These rapid legislative changes impacted Te mana whenu authority in many ways and largely ignored Te Tiriti o Waitangi. Firstly, they happened with limited mana whenua involvement despite iwi, hapū, and Māori being “large owners of land, service providers, holders of knowledge, employers, and protectors of ecosystems,” says Dani in her thesis. This largely ignored Māori having the right to be part of local decision-making through tikanga and Te Tiriti o Waitangi, which are recognised in both international and domestic law. Secondly, it impeded the ability for mana whenua to govern their own lands by unilaterally expanding the council’s powers and confiscating land. All these historical changes still impact how local government operates today.
These rapid legislative changes impacted mana whenua authority in many ways and largely ignored Te Tiriti o Waitangi.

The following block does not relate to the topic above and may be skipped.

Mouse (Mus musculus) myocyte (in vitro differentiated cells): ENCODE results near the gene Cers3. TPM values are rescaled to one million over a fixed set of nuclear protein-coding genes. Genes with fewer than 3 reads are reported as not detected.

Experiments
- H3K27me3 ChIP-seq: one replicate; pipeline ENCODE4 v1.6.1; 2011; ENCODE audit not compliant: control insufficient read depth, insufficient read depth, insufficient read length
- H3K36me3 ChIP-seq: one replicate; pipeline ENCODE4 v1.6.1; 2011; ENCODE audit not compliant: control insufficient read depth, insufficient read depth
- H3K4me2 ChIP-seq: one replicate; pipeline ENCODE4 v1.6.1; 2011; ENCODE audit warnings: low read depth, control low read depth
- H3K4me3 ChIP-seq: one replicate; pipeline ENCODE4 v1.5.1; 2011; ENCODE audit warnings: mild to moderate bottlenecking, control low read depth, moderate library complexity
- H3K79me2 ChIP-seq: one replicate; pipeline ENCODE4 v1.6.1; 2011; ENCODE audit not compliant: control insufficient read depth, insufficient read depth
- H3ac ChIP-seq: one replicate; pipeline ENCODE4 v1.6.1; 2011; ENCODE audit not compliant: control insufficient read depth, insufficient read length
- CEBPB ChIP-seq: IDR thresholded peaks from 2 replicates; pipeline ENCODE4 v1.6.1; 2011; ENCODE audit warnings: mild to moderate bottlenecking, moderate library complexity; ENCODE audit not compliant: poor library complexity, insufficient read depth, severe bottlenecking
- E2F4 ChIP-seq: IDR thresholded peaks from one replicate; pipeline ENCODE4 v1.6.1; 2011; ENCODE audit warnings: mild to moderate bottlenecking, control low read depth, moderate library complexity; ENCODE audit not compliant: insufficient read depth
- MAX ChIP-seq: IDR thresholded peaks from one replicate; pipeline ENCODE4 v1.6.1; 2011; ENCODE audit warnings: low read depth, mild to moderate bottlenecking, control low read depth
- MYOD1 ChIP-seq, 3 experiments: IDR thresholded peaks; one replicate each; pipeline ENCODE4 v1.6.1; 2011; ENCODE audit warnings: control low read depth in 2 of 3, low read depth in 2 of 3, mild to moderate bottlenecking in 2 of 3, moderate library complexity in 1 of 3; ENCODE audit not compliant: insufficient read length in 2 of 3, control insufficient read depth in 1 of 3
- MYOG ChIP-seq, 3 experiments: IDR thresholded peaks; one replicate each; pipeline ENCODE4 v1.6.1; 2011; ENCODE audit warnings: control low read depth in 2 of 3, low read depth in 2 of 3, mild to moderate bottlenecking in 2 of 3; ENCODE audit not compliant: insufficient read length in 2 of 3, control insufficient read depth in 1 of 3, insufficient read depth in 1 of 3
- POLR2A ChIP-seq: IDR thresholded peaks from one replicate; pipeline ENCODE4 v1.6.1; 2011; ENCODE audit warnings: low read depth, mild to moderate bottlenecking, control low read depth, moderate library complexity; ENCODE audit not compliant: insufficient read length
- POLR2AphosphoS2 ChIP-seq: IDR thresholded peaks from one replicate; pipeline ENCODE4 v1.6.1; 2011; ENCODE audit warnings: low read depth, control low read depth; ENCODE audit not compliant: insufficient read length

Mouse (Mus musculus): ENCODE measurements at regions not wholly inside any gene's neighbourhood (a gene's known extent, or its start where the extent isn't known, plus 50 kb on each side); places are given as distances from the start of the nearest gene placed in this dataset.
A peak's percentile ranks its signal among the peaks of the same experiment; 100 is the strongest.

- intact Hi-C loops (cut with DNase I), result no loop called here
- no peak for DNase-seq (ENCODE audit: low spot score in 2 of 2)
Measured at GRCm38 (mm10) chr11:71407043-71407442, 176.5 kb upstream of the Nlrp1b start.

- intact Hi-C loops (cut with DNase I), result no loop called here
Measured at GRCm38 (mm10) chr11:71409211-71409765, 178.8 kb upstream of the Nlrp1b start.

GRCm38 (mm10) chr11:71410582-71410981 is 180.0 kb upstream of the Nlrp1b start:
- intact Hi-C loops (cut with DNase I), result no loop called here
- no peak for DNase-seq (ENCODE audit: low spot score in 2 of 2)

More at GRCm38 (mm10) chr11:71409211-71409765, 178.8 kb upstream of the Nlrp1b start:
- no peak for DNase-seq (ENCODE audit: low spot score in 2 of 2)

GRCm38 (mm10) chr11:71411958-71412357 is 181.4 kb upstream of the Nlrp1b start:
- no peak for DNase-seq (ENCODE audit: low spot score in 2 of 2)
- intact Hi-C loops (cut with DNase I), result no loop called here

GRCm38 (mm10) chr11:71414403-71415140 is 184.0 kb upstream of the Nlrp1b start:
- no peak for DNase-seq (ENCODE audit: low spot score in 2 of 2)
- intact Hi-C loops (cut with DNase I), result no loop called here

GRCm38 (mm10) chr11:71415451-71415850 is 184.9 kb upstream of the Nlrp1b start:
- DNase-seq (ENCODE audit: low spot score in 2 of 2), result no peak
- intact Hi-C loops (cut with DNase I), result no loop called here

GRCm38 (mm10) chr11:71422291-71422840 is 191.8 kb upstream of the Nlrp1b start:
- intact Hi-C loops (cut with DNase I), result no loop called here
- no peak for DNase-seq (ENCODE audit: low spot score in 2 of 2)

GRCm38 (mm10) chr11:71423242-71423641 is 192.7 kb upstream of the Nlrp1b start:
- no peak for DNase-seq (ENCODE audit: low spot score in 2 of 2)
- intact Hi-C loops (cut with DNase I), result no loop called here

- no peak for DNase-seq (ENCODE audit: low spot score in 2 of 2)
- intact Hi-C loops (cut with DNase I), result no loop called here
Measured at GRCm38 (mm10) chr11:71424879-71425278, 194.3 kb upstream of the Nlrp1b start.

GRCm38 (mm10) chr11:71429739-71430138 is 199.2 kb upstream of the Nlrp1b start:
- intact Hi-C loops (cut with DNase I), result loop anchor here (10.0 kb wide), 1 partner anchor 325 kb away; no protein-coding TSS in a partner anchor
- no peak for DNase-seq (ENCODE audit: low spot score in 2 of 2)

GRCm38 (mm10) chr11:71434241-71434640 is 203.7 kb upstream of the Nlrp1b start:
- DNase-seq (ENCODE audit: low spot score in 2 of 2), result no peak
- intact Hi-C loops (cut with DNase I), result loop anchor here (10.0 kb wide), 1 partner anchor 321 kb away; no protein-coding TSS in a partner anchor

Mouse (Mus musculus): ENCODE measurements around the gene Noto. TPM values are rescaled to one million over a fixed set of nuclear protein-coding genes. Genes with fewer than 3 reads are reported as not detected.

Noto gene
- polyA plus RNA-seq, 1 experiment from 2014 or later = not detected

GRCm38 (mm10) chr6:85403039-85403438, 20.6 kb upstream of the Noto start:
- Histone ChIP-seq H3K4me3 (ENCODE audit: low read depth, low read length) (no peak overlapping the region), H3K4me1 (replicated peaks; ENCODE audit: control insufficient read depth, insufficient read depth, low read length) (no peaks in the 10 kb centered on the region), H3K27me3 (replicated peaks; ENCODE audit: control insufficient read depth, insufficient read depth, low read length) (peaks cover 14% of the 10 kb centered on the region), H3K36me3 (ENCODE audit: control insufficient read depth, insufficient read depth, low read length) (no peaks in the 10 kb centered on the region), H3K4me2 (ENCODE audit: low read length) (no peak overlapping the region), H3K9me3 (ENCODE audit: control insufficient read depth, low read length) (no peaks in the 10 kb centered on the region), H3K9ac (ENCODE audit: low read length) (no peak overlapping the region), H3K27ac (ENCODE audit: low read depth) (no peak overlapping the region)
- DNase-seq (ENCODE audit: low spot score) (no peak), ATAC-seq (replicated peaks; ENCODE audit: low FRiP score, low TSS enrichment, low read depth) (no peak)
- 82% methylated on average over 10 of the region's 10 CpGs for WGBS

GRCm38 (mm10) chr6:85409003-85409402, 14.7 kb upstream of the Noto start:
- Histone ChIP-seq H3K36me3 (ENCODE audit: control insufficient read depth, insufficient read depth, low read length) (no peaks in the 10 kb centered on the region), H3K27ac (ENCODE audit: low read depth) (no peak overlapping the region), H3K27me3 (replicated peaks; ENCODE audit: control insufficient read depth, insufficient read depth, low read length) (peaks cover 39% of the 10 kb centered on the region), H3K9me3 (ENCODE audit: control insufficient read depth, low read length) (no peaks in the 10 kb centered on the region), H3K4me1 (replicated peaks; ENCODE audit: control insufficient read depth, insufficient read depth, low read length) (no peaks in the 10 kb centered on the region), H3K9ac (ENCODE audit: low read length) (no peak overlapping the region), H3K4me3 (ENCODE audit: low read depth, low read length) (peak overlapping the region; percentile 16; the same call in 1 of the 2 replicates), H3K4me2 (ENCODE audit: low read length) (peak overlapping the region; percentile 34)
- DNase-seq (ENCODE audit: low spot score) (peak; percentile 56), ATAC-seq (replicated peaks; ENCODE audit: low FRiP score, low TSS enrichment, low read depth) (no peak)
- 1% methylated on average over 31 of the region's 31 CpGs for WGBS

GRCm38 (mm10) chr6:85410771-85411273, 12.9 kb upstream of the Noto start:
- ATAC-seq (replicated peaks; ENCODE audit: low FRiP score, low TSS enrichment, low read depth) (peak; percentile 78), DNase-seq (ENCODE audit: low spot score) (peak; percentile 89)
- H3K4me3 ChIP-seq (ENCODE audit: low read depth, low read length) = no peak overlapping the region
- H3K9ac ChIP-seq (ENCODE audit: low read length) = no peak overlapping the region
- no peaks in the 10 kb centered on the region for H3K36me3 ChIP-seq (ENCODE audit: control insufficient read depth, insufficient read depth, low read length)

These changes also failed to adequately incorporate Te Tiriti. Since 1842, councils have been uncertain and unwilling to honour Te Tiriti in local government and meet their co-governing responsibilities. Te Tiriti responsibilities are important for local governments and entrenched in the Resource Management Act 1991 and the Local Government Act 2002. The legislation doesn’t go far enough, only referencing the principles of the treaty, but they are pivotal catalysts of change that nudged us to where we are today.
Where to from here?